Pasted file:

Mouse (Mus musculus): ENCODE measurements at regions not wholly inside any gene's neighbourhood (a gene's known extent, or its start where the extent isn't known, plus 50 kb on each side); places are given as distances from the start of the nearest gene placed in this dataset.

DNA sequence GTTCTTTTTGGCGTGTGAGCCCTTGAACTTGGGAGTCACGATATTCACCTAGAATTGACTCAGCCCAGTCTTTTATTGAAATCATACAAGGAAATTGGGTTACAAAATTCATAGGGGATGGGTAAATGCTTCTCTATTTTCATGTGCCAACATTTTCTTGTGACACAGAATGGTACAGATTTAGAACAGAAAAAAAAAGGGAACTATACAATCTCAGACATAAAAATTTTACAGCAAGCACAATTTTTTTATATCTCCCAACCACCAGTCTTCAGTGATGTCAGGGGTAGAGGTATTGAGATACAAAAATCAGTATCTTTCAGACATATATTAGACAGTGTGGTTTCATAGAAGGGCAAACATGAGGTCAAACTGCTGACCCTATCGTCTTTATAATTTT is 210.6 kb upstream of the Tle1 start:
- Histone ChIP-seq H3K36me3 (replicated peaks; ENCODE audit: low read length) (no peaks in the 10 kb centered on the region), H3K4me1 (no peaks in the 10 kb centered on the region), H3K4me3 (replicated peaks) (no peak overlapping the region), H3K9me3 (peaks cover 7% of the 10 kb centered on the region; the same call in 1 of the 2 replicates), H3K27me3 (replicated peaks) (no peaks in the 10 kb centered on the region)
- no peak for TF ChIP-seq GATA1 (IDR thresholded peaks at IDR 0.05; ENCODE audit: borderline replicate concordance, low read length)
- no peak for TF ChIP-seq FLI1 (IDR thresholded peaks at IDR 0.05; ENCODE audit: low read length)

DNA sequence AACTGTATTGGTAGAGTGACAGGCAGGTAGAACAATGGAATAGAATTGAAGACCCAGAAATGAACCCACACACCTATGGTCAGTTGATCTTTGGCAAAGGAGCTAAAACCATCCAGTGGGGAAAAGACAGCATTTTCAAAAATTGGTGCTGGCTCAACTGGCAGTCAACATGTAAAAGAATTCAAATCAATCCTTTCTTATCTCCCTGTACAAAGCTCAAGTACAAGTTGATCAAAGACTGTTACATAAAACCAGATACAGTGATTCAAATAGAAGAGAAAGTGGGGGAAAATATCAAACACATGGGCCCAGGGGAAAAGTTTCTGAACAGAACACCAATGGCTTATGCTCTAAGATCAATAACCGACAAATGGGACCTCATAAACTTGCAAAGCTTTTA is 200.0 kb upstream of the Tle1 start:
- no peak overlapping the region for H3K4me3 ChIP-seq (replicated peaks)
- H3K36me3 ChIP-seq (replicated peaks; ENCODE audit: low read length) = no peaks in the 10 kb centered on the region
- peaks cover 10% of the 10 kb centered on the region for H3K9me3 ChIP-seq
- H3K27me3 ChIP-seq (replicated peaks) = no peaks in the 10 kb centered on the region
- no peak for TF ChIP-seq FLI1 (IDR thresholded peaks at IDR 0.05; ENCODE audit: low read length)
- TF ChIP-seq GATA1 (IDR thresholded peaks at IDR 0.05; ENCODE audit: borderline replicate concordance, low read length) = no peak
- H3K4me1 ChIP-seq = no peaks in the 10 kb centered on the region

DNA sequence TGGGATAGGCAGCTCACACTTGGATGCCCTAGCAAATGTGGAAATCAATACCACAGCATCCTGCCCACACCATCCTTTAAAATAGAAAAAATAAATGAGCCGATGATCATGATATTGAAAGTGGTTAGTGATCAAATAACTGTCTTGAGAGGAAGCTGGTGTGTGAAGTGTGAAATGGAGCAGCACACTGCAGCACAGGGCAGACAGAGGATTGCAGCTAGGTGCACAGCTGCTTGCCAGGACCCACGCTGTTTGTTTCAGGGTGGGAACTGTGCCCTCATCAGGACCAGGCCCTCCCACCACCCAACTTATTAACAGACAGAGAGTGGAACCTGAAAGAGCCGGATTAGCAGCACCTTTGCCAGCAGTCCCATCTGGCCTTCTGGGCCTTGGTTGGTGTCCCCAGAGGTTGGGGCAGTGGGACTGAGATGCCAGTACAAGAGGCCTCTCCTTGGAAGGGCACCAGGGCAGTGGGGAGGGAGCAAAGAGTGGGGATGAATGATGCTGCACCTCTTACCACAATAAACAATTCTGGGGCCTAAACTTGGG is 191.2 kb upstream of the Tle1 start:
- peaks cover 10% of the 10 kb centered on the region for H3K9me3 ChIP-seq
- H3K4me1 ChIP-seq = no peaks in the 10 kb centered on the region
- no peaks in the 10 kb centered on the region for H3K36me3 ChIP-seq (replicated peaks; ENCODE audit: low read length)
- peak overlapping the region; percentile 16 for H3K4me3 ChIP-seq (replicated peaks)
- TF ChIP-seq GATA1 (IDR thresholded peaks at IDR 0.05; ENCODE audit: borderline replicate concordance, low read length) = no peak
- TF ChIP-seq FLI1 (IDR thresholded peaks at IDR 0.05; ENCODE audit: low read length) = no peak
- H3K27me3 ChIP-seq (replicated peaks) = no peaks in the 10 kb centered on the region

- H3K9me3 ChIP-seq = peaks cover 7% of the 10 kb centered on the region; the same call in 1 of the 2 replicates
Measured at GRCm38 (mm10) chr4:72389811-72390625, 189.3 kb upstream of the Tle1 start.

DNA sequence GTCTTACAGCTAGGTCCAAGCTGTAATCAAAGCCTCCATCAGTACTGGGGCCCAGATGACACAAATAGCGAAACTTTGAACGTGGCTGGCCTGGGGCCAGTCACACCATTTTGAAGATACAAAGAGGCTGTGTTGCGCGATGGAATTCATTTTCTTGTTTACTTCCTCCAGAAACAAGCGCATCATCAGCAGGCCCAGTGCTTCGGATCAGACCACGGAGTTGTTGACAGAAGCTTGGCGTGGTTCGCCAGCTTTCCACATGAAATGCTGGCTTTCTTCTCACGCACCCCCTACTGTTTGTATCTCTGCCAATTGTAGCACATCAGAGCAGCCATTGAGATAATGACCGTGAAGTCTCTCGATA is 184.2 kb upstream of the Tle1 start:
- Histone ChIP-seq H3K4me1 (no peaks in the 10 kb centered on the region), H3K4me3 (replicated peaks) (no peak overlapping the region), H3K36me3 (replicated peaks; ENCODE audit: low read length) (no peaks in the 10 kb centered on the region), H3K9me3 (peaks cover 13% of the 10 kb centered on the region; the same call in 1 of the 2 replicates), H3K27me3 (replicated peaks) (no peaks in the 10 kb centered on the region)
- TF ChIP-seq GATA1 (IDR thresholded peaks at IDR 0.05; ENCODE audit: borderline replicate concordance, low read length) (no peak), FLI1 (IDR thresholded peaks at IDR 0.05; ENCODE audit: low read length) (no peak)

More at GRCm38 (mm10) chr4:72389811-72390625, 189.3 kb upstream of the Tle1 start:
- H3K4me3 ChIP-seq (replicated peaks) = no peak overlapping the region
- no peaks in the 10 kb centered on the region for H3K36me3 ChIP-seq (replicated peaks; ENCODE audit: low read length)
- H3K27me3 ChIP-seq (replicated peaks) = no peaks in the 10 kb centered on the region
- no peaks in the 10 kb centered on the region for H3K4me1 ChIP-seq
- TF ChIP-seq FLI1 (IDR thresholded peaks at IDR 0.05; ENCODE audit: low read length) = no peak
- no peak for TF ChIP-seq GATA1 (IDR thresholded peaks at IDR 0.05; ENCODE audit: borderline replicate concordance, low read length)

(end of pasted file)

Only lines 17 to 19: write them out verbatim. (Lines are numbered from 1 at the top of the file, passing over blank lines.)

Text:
- no peaks in the 10 kb centered on the region for H3K36me3 ChIP-seq (replicated peaks; ENCODE audit: low read length)
- peak overlapping the region; percentile 16 for H3K4me3 ChIP-seq (replicated peaks)
- TF ChIP-seq GATA1 (IDR thresholded peaks at IDR 0.05; ENCODE audit: borderline replicate concordance, low read length) = no peak